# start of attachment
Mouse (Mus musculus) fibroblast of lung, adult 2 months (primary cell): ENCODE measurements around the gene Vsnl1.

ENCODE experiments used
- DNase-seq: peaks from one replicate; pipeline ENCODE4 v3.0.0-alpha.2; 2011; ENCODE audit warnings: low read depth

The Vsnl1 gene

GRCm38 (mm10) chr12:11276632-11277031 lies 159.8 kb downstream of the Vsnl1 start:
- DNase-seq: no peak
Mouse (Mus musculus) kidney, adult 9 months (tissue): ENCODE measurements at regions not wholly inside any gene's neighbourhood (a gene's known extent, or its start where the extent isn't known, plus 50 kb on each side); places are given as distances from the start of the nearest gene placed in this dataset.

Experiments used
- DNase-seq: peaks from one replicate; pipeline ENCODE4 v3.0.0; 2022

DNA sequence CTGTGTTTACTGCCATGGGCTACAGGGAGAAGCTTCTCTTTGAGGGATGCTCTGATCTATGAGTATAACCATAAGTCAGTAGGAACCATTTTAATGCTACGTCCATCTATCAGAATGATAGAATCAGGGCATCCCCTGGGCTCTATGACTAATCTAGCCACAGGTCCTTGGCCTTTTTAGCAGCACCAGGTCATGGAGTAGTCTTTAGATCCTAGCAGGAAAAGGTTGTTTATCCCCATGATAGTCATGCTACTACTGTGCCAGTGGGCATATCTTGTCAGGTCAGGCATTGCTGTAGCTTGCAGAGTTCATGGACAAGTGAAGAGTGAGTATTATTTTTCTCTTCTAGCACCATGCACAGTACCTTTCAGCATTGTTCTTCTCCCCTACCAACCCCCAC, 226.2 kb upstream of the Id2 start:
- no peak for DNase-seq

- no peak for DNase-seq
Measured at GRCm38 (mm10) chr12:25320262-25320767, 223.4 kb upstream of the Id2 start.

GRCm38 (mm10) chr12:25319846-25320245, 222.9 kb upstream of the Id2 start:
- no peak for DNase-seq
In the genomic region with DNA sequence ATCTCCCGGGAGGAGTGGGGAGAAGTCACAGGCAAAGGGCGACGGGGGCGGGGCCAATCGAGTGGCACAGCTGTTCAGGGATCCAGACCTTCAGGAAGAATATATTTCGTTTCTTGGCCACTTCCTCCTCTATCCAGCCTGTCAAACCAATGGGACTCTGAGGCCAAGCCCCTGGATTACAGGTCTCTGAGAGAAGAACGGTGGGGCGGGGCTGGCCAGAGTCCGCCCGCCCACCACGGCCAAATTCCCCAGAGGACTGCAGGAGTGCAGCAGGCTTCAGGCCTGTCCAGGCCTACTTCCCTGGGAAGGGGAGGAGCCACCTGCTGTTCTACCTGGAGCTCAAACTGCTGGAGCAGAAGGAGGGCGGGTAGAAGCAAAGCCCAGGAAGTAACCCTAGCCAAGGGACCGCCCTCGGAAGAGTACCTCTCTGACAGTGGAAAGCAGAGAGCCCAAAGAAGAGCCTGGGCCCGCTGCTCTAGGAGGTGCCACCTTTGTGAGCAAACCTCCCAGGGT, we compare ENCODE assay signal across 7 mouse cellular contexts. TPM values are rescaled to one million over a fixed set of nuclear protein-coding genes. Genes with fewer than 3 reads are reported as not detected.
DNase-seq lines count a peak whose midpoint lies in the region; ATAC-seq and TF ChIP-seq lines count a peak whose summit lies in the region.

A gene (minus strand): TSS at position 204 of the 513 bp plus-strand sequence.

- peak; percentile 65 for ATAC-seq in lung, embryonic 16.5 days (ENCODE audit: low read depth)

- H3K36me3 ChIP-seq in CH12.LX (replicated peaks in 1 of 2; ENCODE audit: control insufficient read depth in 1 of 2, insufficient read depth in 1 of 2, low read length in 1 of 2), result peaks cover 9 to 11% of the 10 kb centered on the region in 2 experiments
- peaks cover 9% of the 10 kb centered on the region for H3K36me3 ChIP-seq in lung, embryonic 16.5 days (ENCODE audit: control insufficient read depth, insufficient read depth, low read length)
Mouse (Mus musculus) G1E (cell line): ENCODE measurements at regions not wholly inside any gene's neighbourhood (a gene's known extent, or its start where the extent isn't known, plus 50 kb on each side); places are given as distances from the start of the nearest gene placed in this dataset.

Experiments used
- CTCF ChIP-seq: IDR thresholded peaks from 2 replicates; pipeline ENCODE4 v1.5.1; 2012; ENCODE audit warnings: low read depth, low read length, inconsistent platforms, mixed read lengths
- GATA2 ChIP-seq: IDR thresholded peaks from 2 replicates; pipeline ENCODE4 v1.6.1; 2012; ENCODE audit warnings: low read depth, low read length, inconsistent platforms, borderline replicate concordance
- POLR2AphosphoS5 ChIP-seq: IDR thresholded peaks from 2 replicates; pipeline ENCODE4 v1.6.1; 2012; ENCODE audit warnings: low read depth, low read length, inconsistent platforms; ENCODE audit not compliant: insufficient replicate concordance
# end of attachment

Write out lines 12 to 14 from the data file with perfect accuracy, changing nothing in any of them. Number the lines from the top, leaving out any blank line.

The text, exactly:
- no peak for DNase-seq
Measured at GRCm38 (mm10) chr12:25320262-25320767, 223.4 kb upstream of the Id2 start.

GRCm38 (mm10) chr12:25319846-25320245, 222.9 kb upstream of the Id2 start: